What do Il Divo, Boy George, One Direction, The Beatles, and Prince have in common?
They all met millions of adoring fans, performed for world leaders and made history. Thanks to their gender-bending, pop sexploits, they have united gender equality and political chutzpah onto the primetime I-vision.
These celebs – “Genderless Pop Stars,” as The Masked Wife would call them – have drawn from a literature of power – Martin Luther King Jr., Jane Fonda, Princess Diana, and so on – and moved them into an uplifting landscape for culture. They radiate masculinity with their panache. Their albums get to number one; they inspire World Cup trophies. In various polls, at least 80 percent of men count themselves among the “genderless pop stars” growing among young girls.
All this gender-bending rock and roll is captured on a tongue-in-cheek poster appearing on the exhibition page of london-based feminist publication The Tab: “Self Esteem.” The paper calls its advert series self-empowerment art.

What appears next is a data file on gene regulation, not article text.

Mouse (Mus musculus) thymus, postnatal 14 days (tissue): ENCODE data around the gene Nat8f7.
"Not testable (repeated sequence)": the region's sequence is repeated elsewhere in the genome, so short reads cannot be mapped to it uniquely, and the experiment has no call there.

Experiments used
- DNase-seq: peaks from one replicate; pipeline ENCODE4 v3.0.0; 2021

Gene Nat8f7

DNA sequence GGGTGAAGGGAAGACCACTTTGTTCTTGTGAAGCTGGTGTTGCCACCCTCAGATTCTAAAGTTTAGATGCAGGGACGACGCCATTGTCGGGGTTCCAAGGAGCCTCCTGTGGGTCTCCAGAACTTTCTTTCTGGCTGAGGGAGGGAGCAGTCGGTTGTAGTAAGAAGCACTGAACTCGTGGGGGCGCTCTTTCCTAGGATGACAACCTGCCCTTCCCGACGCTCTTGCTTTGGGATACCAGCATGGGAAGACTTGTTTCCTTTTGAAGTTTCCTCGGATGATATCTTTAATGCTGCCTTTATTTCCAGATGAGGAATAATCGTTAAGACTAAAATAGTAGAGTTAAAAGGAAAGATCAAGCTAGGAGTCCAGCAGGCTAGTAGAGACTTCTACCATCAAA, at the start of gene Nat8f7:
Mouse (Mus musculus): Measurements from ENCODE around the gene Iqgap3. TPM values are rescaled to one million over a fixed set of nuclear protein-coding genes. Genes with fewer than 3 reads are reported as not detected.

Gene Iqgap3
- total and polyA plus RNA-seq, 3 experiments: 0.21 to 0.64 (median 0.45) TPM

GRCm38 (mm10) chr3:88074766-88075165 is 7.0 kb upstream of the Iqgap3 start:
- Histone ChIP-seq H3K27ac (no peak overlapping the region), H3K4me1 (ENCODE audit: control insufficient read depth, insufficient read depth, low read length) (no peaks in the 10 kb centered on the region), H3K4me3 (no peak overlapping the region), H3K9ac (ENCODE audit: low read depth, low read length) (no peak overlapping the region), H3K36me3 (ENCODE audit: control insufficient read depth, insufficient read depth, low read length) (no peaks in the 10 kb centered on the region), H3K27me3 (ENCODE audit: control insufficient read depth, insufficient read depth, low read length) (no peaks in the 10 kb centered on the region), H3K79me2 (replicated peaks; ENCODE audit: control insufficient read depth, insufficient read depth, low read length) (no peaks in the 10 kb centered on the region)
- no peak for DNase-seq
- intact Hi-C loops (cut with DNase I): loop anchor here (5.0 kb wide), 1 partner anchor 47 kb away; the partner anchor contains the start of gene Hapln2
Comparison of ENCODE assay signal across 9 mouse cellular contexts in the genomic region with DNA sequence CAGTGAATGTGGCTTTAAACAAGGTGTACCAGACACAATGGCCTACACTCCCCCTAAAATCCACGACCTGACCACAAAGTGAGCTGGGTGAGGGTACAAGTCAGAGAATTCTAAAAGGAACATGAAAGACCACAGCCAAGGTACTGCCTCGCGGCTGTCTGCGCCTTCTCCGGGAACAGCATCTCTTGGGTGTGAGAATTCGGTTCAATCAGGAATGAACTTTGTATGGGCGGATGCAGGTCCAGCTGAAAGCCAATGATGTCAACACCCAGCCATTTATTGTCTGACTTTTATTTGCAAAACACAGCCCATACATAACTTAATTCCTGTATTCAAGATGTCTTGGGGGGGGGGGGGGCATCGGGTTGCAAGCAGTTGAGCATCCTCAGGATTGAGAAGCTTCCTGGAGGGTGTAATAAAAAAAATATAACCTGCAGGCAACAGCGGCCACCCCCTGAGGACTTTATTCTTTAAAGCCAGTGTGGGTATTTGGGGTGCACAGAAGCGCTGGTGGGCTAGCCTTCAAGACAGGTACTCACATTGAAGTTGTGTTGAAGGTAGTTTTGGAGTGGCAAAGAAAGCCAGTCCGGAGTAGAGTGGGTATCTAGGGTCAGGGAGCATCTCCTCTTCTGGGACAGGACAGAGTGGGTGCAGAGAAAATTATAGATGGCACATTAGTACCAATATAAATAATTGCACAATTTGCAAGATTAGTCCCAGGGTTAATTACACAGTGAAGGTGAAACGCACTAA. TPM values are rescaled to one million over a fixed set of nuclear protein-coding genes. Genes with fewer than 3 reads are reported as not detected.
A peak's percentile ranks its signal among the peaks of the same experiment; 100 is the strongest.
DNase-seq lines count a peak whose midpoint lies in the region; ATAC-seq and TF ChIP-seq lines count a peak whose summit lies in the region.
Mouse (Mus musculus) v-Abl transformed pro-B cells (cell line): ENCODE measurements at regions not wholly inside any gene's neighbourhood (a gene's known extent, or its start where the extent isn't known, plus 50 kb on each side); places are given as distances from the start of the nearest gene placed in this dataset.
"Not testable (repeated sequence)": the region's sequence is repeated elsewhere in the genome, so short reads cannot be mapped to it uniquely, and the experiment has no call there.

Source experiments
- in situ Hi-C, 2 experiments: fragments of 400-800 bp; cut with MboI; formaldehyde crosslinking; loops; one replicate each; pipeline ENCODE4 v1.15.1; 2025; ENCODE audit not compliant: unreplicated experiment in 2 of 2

But self-empowerment meets a feminist-exoticism ready-made in global norms of how to be seen. . If “self-esteem” looks like “feminism,” the self-made labels for the acts add some spice. The composers of songs like “I Want Candy” and “Kiss That Girl” articulate their attitude with rebellious chants, swipes at the patriarchy and defiance. They say, “I want fun/ Not equal rights,” and “What do you mean?” to when asked for the gender-neutral pronouns. Their heroes are girls and women – like Maria Callas, Maureen Dowd, Sandra Bernhard and Rihanna.